Now here’s someone entrepreneurial kids would love to meet: Natalie Cook. Natalie Cook is a five-times Olympian and winner of the Gold Medal during the Sydney 2000 Olympics games in beach volleyball. Currently, Natalie Cook is a successful businesswoman and owner of the sports franchise, Sandstorm.
She recently gave an awesome talk in Perth, saying the similarities between professional athletes and successful business owners were many, as both have a self-motivating desire to win. Natalie’s message was captivating, humourous, and very useful in cultivating the mindset for success in entrepreneurial kids, as well as in their adult counterparts.
The Five Ps
Natalie’s talk was built around her Five Ps: principles for your kids and in the boardroom, alike.
I will share these with you in a series, over the coming weeks, the last part of which will contain a surprise: a P I’ll be adding, myself. After reviewing Natalie’s, let’s see if who can guess what my P will be.
Part 1: Purpose
A person who truly reaches for success has a mindset that carries with it a very strong “Why,” or purpose. Your “Why” must be stronger than your “Why not?” If not, you likely don’t have enough purpose to muster up the will to make your goals happen when you are faced with barriers.
Your “Why” has to be specific and something close to the heart. It needn’t be complicated. A friend of mine is driven to success because she desperately wants her Mum to be happy and not have to work anymore. Another wants to buy a villa in Tuscany so that it solidifies her Italian family roots with a sense of belonging. These “Whys” are far from saying “Why not?” They are set purposes, not poor explanations.
Your “Why” will often come from one of two emotions… pain or pleasure. Usually it will be pain as it is the stronger of the two. For example, consider all those rags to riches stories of many of our success mentors (JK Rowling, Colonel Sanders, Sylvester Stallone, Walt Disney, Steve Jobs, Susan Boyle, Richard Branson). Their experiences with the emotion of “pain” lead them to having a strong “Why” and their “Why” ultimately brought them success.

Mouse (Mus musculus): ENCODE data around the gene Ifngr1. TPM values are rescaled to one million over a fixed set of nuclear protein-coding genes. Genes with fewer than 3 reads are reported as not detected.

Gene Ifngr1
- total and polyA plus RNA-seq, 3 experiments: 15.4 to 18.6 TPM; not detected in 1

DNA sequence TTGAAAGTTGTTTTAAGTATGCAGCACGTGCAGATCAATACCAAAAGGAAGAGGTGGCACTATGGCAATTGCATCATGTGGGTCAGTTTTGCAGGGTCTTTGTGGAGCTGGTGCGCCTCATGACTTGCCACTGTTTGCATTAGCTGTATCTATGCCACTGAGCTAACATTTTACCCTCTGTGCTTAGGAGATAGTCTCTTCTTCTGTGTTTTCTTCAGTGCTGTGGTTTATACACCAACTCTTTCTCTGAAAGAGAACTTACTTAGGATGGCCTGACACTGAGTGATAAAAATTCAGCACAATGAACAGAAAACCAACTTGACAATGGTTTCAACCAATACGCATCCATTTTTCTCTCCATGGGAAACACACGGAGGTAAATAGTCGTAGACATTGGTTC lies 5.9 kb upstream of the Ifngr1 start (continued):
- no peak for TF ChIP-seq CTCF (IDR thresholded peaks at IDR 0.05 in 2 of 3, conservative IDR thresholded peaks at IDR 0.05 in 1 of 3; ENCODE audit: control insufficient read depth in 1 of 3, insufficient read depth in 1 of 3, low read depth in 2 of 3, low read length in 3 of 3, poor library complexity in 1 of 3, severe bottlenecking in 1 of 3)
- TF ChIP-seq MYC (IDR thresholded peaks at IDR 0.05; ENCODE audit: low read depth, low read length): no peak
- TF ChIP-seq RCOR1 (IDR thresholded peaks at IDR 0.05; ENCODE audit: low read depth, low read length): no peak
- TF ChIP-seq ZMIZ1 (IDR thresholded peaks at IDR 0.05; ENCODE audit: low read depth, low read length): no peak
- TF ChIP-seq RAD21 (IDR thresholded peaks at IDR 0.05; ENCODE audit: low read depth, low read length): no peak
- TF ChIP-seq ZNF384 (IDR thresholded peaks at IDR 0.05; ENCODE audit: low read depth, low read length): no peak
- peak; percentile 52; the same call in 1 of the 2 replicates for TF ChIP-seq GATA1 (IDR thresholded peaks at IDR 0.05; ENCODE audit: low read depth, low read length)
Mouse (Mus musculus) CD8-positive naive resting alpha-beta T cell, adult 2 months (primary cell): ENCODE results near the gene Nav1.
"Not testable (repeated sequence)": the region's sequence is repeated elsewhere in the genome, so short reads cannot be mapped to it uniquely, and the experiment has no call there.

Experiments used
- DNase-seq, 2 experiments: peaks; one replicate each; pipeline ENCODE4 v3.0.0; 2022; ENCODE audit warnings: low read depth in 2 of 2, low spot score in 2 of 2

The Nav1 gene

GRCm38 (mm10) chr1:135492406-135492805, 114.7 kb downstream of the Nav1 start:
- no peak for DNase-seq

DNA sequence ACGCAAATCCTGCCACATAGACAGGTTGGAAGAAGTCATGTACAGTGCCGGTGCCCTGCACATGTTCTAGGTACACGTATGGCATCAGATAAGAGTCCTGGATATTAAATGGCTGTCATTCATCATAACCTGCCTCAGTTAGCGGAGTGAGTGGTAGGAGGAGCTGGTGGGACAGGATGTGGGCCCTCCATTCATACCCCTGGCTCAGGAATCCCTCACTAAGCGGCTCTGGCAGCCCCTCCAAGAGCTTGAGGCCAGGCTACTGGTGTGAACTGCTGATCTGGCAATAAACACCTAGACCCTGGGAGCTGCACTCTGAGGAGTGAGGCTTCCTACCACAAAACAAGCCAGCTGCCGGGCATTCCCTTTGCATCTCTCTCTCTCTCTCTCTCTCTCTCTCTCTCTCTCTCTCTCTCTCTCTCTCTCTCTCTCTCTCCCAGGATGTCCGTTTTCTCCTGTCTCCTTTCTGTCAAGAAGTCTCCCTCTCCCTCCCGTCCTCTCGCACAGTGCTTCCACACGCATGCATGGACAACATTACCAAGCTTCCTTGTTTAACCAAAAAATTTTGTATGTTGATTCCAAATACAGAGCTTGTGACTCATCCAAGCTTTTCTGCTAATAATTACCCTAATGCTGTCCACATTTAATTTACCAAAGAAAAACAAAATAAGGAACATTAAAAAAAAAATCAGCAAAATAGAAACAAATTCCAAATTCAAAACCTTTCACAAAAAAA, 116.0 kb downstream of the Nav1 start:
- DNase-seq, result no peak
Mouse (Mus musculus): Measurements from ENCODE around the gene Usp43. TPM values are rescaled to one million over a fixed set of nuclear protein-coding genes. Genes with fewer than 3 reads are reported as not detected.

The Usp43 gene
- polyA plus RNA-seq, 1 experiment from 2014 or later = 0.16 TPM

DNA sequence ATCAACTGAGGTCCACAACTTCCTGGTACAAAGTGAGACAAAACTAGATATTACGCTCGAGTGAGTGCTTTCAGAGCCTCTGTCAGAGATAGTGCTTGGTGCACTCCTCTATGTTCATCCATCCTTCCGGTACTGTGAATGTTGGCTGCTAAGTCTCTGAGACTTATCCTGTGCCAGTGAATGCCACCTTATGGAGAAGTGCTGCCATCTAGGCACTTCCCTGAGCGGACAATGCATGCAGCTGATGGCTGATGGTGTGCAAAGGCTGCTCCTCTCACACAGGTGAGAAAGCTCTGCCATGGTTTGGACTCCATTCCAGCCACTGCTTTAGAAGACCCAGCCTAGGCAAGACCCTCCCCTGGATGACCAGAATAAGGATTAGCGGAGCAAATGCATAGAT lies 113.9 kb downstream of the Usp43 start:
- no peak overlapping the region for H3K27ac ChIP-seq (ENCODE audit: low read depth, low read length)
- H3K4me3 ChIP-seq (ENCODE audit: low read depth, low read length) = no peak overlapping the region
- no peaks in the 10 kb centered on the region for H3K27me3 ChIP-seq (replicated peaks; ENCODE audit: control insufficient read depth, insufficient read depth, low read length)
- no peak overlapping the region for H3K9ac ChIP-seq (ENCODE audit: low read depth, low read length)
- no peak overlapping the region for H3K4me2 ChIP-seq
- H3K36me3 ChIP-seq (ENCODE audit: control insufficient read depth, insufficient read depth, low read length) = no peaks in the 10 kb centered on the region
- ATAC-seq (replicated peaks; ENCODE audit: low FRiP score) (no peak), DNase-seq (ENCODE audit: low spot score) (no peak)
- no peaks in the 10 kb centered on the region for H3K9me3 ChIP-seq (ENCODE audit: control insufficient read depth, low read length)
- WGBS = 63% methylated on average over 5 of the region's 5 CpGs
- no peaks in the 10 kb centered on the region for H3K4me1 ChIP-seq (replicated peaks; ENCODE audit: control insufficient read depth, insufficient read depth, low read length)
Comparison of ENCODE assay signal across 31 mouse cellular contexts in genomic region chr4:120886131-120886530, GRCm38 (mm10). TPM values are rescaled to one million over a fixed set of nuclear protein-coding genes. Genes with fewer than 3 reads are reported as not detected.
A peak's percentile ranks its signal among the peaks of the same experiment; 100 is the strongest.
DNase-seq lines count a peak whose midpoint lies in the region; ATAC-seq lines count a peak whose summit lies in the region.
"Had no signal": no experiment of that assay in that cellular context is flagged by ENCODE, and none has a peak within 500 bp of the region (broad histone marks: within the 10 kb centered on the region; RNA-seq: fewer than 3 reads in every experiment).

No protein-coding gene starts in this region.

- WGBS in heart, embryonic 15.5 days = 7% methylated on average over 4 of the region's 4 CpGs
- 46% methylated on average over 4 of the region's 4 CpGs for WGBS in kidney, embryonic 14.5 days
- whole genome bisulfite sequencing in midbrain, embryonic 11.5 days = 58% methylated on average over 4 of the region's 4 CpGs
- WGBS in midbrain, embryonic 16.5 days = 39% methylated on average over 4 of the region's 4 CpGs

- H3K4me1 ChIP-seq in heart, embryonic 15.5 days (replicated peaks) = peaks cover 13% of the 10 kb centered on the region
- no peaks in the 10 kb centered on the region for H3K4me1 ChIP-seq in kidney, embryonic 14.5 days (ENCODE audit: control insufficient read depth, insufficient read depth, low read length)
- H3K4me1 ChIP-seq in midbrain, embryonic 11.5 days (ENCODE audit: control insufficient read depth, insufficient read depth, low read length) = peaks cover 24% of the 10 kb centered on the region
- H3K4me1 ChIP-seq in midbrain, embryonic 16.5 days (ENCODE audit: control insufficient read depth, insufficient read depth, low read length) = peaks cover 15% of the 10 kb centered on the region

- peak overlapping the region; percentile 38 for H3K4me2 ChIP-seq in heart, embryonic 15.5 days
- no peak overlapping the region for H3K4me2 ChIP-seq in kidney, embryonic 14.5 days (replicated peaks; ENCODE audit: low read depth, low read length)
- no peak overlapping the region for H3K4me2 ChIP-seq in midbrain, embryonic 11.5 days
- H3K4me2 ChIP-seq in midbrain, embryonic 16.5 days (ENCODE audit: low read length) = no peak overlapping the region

I recently carried out a “Why” exercise with my son, Jai. We’d just returned from a career path meeting for his upcoming senior class. Every pathway the school offered ended in landing a j-o-b (just-over-broke). Their end result was the same, whether the route was through university, technical school, or a straight shot into the average 40-year career hold. There was nothing for an enterprising teen to grab hold of. Worse, because the students were just about ending high school, the pressure was on to make a choice… a limited choice, one based on hastily presented ideas.
The result was confusion and “Why not?” to this and that idea. Jai seemed to be torn between going to Uni with his mates, for it sounded like fun, or leaving school with his cousin and going to make money in the mines. This inconsistency told me that Jai’s “Whys” on both of these career paths were just too vague.
So, we got to work. We discussed why these two ideas sounded interesting to him. We canvassed what it was about “Why not?” that wouldn’t likely carry him through the hardships of either choice.
Then I asked him to ponder a few questions:
How do you want to contribute to this world?
How do you want to grow as a person?
How do you want to be remembered when you pass?
It was a lot for him to think about. We’ll discuss what steps we took next in Part 2: People and Passion.
Always looking for feedback on our entrepreneurial kids articles so be sure to leave a comment. What is your “Why”?
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